WikiLeaks logo
The Global Intelligence Files,
files released so far...

The Global Intelligence Files

The Global Intelligence Files

On Monday February 27th, 2012, WikiLeaks began publishing The Global Intelligence Files, over five million e-mails from the Texas headquartered "global intelligence" company Stratfor. The e-mails date between July 2004 and late December 2011. They reveal the inner workings of a company that fronts as an intelligence publisher, but provides confidential intelligence services to large corporations, such as Bhopal's Dow Chemical Co., Lockheed Martin, Northrop Grumman, Raytheon and government agencies, including the US Department of Homeland Security, the US Marines and the US Defence Intelligence Agency. The emails show Stratfor's web of informers, pay-off structure, payment laundering techniques and psychological methods.

Re: S-weekly for Comment - Placing the Anonymous vs. Zeta conflict in context

Released on 2012-03-02 01:00 GMT

Email-ID 170773
Date 2011-11-02 01:51:45
He has long been pegged as a Zeta supporter in the Mexican Media and even
the LA Times. There are videos all over Youtube that say he's a crook.

From: Marko Primorac
Reply-To: Analyst List
Date: Tue, 1 Nov 2011 17:25:49 -0500 (CDT)
To: Analyst List
Subject: Re: S-weekly for Comment - Placing the Anonymous vs. Zeta
conflict in context
Great stuff -- I guess one thing you may want to maybe that no legal
action has been taken against Rosario Torres to date over the Anonymous


From: "Matt Mawhinney"
To: "Analyst List"
Sent: Tuesday, November 1, 2011 5:16:18 PM
Subject: Re: S-weekly for Comment - Placing the Anonymous vs. Zeta
conflict in context

One comment in blue.

On 11/1/11 4:51 PM, Marc Lanthemann wrote:

also i don't think widget is the appropriate term - script maybe?
protocol? kevin might actually know the technical term.

On 11/1/11 4:48 PM, Marc Lanthemann wrote:

I think it might be good to mention what was said in the dispatch
discussion: that this is a brand new type of cyber attack against
cartels, exposing rather than intel collection and disruption, which
is what government agencies do.

On 11/1/11 1:11 PM, scott stewart wrote:

Placing the Anonymous vs. Zeta Conflict in Context

On Oct. 31, the online activist collective Anonymous posted a
message to the internet in which it stated that it was continuing
with its campaign against the Mexican criminal cartels and their
governmentsupporters despite the inherent danger.

The messageurged inexperienced activists who might not be practicing
proper online security measures to abstain from participating. It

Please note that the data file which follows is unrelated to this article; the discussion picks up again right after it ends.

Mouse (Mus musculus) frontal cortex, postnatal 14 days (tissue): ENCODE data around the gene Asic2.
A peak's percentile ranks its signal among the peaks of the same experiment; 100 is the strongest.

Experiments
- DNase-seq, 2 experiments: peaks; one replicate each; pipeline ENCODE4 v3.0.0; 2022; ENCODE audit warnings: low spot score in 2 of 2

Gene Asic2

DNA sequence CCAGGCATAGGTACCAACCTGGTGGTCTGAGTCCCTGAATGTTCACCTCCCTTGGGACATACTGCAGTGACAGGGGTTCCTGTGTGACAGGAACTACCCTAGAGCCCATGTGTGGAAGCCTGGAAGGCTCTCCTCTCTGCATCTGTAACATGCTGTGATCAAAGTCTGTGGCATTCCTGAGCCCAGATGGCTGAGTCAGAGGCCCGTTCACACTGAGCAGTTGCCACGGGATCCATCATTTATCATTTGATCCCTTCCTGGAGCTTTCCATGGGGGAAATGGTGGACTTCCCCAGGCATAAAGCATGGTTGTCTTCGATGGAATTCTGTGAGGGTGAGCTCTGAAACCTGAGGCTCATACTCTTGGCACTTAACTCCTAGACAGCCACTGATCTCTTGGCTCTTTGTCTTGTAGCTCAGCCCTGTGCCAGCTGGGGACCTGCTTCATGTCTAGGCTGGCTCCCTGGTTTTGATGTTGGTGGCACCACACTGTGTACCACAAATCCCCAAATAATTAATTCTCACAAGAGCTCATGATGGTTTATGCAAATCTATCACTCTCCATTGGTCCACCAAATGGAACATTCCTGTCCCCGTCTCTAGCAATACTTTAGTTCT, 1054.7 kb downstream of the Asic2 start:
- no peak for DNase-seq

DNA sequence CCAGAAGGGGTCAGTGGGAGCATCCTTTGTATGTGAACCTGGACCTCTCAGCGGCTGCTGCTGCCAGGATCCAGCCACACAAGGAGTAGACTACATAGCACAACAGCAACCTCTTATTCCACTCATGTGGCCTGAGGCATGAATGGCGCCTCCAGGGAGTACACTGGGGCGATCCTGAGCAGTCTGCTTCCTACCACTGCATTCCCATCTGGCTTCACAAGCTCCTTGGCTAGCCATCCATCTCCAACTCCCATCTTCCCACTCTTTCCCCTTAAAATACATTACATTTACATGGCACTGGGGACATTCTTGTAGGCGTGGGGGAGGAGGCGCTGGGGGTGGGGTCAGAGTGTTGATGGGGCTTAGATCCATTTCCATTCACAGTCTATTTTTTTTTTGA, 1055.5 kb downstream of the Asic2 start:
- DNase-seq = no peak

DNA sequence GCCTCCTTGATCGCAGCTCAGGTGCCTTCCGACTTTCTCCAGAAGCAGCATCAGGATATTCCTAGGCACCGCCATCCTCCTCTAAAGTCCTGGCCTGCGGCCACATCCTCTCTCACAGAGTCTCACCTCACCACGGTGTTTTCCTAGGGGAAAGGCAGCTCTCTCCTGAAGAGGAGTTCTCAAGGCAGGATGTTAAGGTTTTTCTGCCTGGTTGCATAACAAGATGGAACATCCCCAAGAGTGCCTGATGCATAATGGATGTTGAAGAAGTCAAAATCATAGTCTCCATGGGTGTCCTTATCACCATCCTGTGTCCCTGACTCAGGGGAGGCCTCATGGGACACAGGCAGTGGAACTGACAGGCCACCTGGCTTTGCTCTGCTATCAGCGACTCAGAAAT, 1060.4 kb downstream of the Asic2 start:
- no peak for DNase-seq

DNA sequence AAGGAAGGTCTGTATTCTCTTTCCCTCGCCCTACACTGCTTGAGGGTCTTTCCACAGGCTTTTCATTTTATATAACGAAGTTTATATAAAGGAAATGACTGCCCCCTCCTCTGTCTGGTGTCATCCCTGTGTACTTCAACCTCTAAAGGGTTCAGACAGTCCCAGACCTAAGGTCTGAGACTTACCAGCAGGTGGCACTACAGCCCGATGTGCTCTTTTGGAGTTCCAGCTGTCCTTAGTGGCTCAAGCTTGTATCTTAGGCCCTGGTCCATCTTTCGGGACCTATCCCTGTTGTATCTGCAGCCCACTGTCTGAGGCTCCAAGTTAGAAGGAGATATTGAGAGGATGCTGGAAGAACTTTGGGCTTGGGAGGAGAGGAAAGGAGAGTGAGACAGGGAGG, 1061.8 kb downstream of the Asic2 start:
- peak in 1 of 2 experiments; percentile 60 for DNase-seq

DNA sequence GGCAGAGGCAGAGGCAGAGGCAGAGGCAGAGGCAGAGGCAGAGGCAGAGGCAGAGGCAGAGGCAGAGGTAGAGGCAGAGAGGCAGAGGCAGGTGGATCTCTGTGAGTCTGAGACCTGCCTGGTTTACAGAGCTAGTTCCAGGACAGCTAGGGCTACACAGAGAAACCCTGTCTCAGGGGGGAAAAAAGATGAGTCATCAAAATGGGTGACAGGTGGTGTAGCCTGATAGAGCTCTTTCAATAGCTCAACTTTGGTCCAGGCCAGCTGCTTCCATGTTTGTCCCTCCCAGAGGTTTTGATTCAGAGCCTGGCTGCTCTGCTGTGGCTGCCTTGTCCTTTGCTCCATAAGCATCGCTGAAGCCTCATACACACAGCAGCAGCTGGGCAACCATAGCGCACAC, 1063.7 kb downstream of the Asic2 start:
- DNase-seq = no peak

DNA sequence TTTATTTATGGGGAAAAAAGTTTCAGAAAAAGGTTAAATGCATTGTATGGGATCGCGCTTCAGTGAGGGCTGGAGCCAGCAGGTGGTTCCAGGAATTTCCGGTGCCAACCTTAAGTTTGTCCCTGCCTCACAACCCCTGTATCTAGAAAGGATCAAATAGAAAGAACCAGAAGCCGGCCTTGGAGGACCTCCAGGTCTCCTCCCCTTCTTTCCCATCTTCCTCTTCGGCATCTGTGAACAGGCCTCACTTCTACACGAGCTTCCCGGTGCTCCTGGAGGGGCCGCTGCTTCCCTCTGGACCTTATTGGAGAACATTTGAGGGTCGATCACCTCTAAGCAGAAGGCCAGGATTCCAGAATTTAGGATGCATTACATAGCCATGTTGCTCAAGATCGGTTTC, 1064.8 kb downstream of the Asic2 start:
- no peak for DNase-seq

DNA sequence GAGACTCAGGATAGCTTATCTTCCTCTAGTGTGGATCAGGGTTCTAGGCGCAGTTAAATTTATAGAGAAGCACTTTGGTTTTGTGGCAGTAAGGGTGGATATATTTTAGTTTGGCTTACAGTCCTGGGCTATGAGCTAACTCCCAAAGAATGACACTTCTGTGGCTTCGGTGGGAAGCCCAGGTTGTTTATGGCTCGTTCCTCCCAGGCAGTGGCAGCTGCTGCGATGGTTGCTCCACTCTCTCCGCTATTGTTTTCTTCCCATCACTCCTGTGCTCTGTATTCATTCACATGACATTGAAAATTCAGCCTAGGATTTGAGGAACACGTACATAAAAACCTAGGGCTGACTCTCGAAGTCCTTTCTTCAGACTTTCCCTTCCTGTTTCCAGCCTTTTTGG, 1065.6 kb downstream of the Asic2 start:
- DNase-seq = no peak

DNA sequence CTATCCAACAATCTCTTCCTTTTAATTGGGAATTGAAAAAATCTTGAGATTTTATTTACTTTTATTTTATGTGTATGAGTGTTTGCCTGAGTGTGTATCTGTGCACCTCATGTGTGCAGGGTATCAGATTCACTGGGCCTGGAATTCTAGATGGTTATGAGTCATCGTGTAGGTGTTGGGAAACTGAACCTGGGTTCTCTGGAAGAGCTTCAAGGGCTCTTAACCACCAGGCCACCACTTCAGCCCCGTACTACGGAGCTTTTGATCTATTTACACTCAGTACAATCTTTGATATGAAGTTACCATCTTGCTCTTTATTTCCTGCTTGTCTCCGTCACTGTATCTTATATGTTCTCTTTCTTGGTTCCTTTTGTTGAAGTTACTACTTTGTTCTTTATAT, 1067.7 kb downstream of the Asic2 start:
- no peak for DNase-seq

also urged individuals associated with Anonymous to not conduct
physical pamphlet drops, participate in protests, wear or purchase
Guy Fawkes masks, or use Guy Fawkes imagery in their internet or
physical world activities. Guy Fawkes was British Catholic
conspirator who was involved in a plot to bomb the British
Parliament in 1605, and who has become somewhat of an Anarchist icon
in the United Kingdom. The British celebrate Guy Fawkes Day each
year on Nov. 5, and the day has special meaning for the anarchists.
Not incorrect but the use of the Guy Fawkes mask as the face of Anon
stems from the graphic novel and subsequent Hollywood movie V for

It is not coincidental then, that in their Oct. 6 video, Anonymous
set Nov. 5 as the deadline for Los Zetas to release the Anonymous
associate who was allegedly kidnapped in Veracruz by Los Zetas. The
Anonymous associate was reportedly abducted during an Anonymous
leaflet campaign called Operation Paperstorm.

The Oct. 31message acknowledged that the operation against Los
Zetas, dubbed "# OpCartel" I am not sure if the hashtag is not just
the twitter handle, should be checked is dangerous and noted that
the collective would be assembling a hand-picked group of known and
trusted associates to participate in a special task force to execute
the operation. It asked supporters to use a software widget they had
developed in order to anonymously pass information pertaining to
drug trafficking to the task force, which will then distribute it.

With Nov. 5, approaching, and at least some elements of Anonymous
not backing down on their threats to Los Zetas, we thought it would
be useful to provide some context to the present conflict between
Anonymous and Los Zetas and to also address some of its potential


First it issignificant to understand that the epicenter of this
event is Veracruz, which has been a very busy place over the past
few months in terms of Mexico's cartel wars. The port city also
serves as a critical transportation hub for the narcotics smuggling
activities of the Los Zetas cartel. Because of this, Stratfor has
identified Veracruz as [link
] a bellweather city thatwill help determine the trajectory of the
Los Zetas cartel in the coming months.

One of the big recent developments in Veracruz was the Sinaloa
cartel's push into the Zeta stronghold using the [link
] Cartel de Jalisco Nueva Generacion (CJNG), which using the name
Matazetas (Zeta killers) conducted some high-profile body dumps of
over 50 alleged low-level Zeta operatives on Sept. 20 and 22. On
Oct. 25, Mexican Marines arrested Carlos Arturo Pitalua-Carillo, "El
Bam Bam," who was Los Zetas plaza boss in Veracruz. This means that